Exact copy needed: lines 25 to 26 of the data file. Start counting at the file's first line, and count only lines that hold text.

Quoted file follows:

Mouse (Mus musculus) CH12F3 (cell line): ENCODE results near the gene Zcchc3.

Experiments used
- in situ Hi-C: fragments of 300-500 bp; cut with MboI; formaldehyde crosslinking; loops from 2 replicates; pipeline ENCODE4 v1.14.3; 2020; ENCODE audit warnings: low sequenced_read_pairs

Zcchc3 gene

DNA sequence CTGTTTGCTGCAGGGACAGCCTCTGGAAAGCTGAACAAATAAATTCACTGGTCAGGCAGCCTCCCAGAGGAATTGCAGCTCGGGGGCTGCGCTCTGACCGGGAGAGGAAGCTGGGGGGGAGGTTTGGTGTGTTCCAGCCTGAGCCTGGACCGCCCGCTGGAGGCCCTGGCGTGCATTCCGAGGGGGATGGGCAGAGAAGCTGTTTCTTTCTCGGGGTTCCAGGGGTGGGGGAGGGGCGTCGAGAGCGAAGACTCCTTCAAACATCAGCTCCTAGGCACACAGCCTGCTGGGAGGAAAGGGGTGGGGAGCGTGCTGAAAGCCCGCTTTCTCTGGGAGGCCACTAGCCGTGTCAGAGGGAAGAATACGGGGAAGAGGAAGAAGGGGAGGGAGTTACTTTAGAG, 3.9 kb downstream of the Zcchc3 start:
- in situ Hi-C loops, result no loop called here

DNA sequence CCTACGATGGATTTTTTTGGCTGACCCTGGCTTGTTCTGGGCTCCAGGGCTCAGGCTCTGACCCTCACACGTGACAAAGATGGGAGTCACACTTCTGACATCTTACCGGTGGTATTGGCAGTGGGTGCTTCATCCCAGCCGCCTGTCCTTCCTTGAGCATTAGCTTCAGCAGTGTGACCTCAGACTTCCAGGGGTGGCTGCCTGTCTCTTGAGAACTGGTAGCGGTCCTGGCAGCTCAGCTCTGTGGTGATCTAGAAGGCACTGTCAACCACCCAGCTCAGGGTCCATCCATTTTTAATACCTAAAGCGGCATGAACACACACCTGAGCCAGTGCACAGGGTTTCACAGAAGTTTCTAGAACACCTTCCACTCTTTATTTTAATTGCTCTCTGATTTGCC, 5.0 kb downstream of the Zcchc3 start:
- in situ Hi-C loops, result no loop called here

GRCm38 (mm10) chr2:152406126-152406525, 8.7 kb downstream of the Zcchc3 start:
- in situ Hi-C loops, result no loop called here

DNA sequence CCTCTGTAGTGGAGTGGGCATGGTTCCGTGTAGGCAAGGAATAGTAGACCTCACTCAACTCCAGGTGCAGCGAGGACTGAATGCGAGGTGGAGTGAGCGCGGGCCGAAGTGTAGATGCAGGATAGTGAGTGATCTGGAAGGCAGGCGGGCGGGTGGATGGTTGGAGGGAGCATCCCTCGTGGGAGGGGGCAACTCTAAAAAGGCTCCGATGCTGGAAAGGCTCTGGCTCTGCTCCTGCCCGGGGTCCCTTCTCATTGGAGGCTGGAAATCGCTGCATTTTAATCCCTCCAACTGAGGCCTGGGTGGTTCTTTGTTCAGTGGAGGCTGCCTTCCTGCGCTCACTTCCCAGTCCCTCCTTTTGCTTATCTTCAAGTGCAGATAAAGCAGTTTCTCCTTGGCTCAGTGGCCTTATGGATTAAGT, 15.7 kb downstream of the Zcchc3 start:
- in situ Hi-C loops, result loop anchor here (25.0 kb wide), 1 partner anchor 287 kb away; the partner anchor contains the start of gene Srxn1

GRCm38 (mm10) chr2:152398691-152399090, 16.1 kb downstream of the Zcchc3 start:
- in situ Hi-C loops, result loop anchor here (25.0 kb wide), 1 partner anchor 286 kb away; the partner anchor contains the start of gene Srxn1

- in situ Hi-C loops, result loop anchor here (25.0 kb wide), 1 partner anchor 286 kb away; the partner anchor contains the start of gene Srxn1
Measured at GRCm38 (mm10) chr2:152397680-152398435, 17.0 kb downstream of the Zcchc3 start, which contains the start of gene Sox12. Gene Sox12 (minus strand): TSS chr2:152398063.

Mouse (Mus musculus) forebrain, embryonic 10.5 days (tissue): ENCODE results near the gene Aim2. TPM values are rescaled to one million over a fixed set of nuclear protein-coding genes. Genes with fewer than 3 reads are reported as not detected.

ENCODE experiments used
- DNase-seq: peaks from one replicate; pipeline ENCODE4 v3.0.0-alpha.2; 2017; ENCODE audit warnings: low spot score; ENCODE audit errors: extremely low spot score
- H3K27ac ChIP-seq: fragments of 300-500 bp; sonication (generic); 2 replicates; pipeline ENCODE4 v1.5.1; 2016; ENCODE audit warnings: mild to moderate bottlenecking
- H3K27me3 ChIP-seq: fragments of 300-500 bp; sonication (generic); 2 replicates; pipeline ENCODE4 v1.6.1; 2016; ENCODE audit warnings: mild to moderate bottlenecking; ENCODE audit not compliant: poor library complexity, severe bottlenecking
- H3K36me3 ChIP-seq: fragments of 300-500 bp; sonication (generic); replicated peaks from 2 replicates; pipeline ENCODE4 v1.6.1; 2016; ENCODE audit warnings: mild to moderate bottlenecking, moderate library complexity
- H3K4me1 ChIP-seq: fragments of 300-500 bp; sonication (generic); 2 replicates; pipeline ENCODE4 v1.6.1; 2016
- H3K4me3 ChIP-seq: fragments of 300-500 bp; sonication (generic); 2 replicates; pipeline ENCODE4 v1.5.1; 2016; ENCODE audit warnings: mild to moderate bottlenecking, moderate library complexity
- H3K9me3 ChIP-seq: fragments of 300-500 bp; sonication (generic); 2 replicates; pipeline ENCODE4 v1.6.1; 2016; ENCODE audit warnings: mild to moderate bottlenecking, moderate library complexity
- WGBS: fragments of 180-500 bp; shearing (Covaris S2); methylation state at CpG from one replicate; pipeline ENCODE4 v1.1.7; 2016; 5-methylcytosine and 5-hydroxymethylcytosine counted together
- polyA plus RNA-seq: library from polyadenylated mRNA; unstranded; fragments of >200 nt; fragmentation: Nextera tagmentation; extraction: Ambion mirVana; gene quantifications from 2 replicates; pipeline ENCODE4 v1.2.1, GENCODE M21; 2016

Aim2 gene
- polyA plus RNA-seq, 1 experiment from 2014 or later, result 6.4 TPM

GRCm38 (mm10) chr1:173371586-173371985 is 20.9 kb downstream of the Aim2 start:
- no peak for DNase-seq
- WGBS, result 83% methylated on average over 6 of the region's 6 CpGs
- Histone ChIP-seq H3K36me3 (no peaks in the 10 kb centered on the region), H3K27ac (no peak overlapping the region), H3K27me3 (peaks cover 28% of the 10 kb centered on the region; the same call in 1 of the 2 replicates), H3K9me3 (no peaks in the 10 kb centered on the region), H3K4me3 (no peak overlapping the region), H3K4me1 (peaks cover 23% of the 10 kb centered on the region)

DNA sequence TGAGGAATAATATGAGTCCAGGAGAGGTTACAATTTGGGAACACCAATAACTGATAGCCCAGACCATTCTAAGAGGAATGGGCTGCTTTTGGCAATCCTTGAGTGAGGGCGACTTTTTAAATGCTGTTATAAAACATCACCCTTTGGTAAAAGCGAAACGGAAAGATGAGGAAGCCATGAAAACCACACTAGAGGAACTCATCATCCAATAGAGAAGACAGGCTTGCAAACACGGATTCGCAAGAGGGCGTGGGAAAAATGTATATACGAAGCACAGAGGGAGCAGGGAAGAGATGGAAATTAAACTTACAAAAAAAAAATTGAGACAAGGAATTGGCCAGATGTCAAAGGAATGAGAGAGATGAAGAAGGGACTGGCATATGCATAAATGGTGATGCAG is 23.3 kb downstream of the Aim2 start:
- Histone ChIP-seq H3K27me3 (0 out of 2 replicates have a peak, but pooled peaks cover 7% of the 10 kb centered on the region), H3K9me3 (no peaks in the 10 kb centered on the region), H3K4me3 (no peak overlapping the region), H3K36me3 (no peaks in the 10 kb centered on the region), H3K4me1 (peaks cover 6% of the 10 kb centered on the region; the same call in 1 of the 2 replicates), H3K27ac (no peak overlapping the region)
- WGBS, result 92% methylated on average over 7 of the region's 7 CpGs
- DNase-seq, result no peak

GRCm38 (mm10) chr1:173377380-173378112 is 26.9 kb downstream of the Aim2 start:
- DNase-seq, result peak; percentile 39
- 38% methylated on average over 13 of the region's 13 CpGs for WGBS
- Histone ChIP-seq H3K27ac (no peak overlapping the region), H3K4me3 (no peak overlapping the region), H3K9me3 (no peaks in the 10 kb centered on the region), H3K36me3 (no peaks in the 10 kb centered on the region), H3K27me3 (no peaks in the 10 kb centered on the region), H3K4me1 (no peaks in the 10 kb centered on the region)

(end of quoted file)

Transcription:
- H3K9me3 ChIP-seq: fragments of 300-500 bp; sonication (generic); 2 replicates; pipeline ENCODE4 v1.6.1; 2016; ENCODE audit warnings: mild to moderate bottlenecking, moderate library complexity
- WGBS: fragments of 180-500 bp; shearing (Covaris S2); methylation state at CpG from one replicate; pipeline ENCODE4 v1.1.7; 2016; 5-methylcytosine and 5-hydroxymethylcytosine counted together